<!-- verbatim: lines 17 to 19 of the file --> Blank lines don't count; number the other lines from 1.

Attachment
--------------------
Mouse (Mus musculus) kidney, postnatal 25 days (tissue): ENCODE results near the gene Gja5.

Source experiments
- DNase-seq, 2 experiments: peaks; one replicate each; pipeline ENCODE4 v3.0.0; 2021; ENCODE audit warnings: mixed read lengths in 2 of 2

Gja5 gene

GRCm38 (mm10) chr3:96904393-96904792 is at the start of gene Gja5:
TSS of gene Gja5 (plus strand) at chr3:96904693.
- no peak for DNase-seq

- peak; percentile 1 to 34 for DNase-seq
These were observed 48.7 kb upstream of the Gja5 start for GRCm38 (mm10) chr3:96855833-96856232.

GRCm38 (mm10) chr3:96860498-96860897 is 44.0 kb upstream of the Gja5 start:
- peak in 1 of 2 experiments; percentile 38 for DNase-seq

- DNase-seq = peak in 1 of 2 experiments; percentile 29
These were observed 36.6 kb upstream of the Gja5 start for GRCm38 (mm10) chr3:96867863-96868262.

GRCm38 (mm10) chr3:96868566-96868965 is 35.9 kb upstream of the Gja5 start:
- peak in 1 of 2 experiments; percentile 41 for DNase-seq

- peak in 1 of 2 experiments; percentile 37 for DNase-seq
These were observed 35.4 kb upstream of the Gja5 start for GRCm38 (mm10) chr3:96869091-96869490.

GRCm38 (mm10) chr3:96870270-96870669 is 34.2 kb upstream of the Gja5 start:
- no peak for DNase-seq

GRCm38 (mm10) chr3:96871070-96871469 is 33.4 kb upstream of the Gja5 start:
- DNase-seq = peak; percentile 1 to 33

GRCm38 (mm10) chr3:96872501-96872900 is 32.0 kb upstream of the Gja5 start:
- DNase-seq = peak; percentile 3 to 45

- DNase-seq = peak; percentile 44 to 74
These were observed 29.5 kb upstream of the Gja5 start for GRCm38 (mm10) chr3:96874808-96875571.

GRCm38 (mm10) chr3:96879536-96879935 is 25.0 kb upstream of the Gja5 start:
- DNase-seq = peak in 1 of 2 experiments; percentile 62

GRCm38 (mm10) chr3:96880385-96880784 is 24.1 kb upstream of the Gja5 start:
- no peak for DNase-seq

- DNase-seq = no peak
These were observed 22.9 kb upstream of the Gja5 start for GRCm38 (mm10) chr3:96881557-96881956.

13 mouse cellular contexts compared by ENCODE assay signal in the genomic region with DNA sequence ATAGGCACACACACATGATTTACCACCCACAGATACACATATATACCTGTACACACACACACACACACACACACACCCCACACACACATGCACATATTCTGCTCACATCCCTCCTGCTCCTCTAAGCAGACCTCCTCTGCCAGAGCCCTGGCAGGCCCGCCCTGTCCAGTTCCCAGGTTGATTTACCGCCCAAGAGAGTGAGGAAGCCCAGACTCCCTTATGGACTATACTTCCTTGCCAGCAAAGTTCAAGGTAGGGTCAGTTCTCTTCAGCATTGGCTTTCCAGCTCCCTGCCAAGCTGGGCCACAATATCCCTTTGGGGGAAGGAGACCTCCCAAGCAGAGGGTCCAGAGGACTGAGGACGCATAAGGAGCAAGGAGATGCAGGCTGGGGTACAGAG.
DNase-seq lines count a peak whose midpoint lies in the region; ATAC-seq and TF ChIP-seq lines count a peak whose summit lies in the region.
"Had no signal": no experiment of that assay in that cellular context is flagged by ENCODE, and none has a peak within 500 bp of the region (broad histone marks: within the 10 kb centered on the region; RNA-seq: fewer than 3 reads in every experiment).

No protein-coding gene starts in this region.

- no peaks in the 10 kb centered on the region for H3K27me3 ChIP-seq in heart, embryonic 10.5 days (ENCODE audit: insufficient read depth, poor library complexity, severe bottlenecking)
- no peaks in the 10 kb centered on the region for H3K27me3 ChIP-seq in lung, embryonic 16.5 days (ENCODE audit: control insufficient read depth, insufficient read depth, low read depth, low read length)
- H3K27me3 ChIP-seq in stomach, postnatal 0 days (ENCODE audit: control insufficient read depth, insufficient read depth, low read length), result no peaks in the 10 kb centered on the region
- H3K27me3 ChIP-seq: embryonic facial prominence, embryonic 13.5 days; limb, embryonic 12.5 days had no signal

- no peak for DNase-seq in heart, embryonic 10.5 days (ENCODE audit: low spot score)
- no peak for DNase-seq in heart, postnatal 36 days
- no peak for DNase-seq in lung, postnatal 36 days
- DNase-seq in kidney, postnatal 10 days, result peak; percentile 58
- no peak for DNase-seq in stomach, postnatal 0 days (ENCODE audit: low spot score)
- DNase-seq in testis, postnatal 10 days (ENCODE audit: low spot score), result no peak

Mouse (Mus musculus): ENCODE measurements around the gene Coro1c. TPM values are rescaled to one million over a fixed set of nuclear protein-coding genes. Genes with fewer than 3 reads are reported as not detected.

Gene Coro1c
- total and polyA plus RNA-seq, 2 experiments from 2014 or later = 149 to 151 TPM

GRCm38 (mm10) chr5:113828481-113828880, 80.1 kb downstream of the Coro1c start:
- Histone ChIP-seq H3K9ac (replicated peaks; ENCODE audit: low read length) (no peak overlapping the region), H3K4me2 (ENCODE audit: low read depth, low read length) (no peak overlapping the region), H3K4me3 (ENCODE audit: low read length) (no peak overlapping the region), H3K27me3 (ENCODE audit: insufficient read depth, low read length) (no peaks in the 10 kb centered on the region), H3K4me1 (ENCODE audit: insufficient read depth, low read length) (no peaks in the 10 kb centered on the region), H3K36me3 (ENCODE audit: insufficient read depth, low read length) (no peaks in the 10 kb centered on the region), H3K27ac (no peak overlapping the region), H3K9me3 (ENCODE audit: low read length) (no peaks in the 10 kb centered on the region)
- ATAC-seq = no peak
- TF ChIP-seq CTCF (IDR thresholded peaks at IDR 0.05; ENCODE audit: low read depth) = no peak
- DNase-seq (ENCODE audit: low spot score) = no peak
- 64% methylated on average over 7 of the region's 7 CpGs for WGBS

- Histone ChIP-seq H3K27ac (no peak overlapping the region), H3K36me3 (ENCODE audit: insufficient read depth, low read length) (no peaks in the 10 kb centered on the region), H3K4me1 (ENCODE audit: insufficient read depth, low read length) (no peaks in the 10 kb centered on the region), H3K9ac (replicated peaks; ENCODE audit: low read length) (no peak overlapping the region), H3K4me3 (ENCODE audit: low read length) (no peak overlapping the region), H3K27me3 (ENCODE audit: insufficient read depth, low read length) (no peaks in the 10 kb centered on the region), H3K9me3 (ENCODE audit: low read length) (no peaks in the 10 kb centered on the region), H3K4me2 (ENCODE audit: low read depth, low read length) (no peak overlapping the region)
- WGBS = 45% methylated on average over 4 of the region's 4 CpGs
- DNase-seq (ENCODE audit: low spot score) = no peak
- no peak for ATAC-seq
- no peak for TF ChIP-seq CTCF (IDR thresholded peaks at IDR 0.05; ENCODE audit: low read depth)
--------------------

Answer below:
These were observed 35.4 kb upstream of the Gja5 start for GRCm38 (mm10) chr3:96869091-96869490.

GRCm38 (mm10) chr3:96870270-96870669 is 34.2 kb upstream of the Gja5 start:
- no peak for DNase-seq